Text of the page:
A: At first, I was so scared to sing Japanese songs in front of American audiences. I wasn’t optimistic even when I knew Sakamoto Kyu-san's song had been widely accepted. Since I was a child, I really listened to foreign language songs all the time because people around me were like that. I really didn't have any barriers to enjoying songs that I didn't know the meanings of. I just simply enjoyed the musical flow. Always. I believe in the power of music. No matter what language the songs are in, if they fit someone's taste, I believe anyone can enjoy them—and, our music, too, anywhere in the world.
Q: What was your life like in Japan? What do you miss, or don’t?
A: I was an actress for about 10 years. I acted in some television dramas, but was more of a stage actress. My first actor's guild was Bungakuza, which gave me my first professional acting experience. It’s a huge company and I learned a lot, but left a few years later because I didn't like the system and acting so often. Somehow, I continued to act in movies, TV dramas, and theater.
Towards the end of my time in Japan, I was a sports instructor--before the car accident. Being in show business is a different kind of lifestyle from ordinary people. It's very tough. Most of the time, I was thinking about other people's lives; the lives I portrayed in my roles. I rarely hung out with my friends and stayed out of normal Japanese society. During that time, I was kind of crazy--thinking about other people's lives all the time. Many of my good friends also told me that I just disappeared for a while.
But once I decided to be a sports instructor, I started re-connecting with my friends. After moving to the U.S., I opened myself more to almost anything. I try to do many new things. I'm actually not an extrovert, but I try to go out to meet people. This is a huge change.
What I miss about Japan is family, friends and, of course, the food; and, places where I love to be. What I don’t miss are the intense societal rules and high expectations for the individual.
Q: You’re also a photographer. How is it similar to or different from acting?
A: The similar part is telling stories to the world. Something I enjoy the most is thinking of the stories thoroughly and visualizing the world that is inside myself. Those things are common between acting and photography. What’s different is that in photography, I show the inner world by involving others (people or nature around me), but for acting I use myself directly, and live in it and tell other people's stories. But I think it's still connected to my life and my inner world even if I've had a role in someone else's stories. It’s difficult to think about boundaries.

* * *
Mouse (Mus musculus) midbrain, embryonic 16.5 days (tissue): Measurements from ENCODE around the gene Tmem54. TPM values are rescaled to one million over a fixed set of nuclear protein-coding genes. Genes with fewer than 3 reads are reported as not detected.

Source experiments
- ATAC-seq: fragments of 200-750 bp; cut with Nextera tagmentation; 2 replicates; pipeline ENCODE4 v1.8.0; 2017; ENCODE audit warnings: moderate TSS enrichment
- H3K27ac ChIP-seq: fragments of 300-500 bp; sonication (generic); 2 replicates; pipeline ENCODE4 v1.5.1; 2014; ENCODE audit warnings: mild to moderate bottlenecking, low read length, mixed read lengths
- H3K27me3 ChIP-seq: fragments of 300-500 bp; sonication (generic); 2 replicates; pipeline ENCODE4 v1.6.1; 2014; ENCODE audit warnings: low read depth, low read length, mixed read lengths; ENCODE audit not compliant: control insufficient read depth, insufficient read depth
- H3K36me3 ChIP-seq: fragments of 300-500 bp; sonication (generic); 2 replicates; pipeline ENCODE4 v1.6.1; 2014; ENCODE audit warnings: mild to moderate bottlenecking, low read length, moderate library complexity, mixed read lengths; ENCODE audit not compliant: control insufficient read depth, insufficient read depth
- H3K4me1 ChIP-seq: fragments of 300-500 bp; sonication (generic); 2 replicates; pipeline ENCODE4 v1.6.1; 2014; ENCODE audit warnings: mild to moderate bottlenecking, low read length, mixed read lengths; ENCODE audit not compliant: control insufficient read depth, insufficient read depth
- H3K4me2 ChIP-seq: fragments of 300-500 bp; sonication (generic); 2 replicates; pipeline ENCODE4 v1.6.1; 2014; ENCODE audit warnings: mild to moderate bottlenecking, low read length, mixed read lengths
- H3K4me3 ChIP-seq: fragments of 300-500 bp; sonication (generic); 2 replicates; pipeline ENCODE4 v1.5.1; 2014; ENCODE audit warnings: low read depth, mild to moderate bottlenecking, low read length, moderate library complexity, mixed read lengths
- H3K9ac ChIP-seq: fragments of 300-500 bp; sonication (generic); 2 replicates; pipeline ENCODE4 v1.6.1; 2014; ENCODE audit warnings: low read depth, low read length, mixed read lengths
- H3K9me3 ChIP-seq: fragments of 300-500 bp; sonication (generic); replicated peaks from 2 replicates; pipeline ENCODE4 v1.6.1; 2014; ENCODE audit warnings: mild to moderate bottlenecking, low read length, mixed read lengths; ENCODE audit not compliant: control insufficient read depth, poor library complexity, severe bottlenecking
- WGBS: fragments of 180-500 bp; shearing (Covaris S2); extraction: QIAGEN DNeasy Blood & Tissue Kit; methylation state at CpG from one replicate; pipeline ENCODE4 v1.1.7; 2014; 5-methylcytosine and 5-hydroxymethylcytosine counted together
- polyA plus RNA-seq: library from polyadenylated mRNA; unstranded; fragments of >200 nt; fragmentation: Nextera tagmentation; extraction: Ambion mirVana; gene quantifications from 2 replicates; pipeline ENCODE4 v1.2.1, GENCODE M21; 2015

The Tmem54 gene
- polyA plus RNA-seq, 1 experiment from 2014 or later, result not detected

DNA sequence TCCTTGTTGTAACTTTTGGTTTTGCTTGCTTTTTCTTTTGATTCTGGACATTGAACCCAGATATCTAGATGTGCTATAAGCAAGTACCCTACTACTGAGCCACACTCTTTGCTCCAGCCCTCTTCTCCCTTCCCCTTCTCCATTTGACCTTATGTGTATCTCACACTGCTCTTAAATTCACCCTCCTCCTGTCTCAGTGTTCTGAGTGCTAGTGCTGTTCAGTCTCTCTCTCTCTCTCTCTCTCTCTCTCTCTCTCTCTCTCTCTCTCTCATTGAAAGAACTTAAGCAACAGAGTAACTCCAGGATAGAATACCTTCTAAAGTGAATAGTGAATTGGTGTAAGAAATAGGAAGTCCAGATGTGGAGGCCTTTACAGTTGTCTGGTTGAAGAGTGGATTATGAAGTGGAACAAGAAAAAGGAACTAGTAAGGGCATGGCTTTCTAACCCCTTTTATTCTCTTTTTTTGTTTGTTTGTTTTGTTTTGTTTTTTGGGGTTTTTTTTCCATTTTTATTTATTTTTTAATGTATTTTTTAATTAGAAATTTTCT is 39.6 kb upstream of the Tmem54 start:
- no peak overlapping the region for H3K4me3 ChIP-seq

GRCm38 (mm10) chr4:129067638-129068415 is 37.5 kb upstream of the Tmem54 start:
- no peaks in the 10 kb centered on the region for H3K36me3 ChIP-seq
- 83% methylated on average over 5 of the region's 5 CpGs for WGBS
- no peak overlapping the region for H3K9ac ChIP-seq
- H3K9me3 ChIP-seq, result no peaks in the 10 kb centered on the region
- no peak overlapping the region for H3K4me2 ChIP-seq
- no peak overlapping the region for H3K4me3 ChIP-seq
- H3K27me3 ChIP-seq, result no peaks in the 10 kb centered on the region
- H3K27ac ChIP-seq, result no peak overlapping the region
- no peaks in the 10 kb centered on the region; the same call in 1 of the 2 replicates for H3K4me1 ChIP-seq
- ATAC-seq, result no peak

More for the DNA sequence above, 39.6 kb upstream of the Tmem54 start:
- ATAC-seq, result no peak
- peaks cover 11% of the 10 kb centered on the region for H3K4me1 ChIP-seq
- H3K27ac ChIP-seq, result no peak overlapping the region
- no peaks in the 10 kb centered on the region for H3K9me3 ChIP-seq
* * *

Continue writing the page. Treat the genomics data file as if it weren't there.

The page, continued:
Q: What’s your husband’s ethnicity, how did you meet, and what’s it like being in a mixed-race marriage?
A: My husband is of Scottish American and Filipino mix, and has lived in the U.S. since he was born. Erik was in Japan as a resident composer for a famous Butoh dance company, Dairakudakan. I met him after their show and had a chance to talk with him for around half an hour although I hardly spoke English. We somehow could talk about music. But, after the meeting, I already started thinking, "Maybe it would be great to learn something in another country."
To be honest with you, I didn't have any good expectations about marriage because of my parents. If I had stayed in Japan, I would have avoided it. I didn't think I needed a marital partner in my life. However, I met Erik. I really don't know the differences between a mixed-race marriage and same-race marriage. In any case, this is an everyday learning process. I guess that no matter what kind of marriage it is, there are difficulties. I think; "So far, so good."
My mom also didn't think I would marry anyone. Like I said, I'm not that kind of woman. But, she loved him from the first time she met him. She even said she wanted to marry him! Ha-ha. My grandma, who passed away a few years ago, had difficulty accepting the marriage because I moved to the U.S., but even so, she liked him. And, Erik’s mom loves me so much and I love her. I sometimes think, “Do I really deserve this? Is this real?” But I deeply appreciate all the encounters in my life.
Q: Where does the name October Babies come from? Don't tell me you're all born in October!
A: Yes! My husband and I were born in October! His birthday is on the 21st and mine, the 14th. And, we started playing as a band on October 19, 2007!
Q: What's in the near future for you and October Babies?
A: The second album that we made as a band that’s very close to our "live" sound is on its way! I can't wait to share it with everyone. Also, we’re playing in Japan again next year. This is one of our big plans. And, we hope to play more in other states in the U.S. and, eventually, all over the world!
Gambatte, ichiban, Toko-san and October Babies!
Meanwhile, Hip Hapa Homeez, this week’s featured Amazon product is the book A Wealth of Family by author Thomas Brooks. You may recall that he was interviewed here last year: http://watermelonsushiworld.blogspot.com/search?q=thomas+brooks
Until next time, I leave you with a multi-culti song in your heart.
Your Hip Hapa,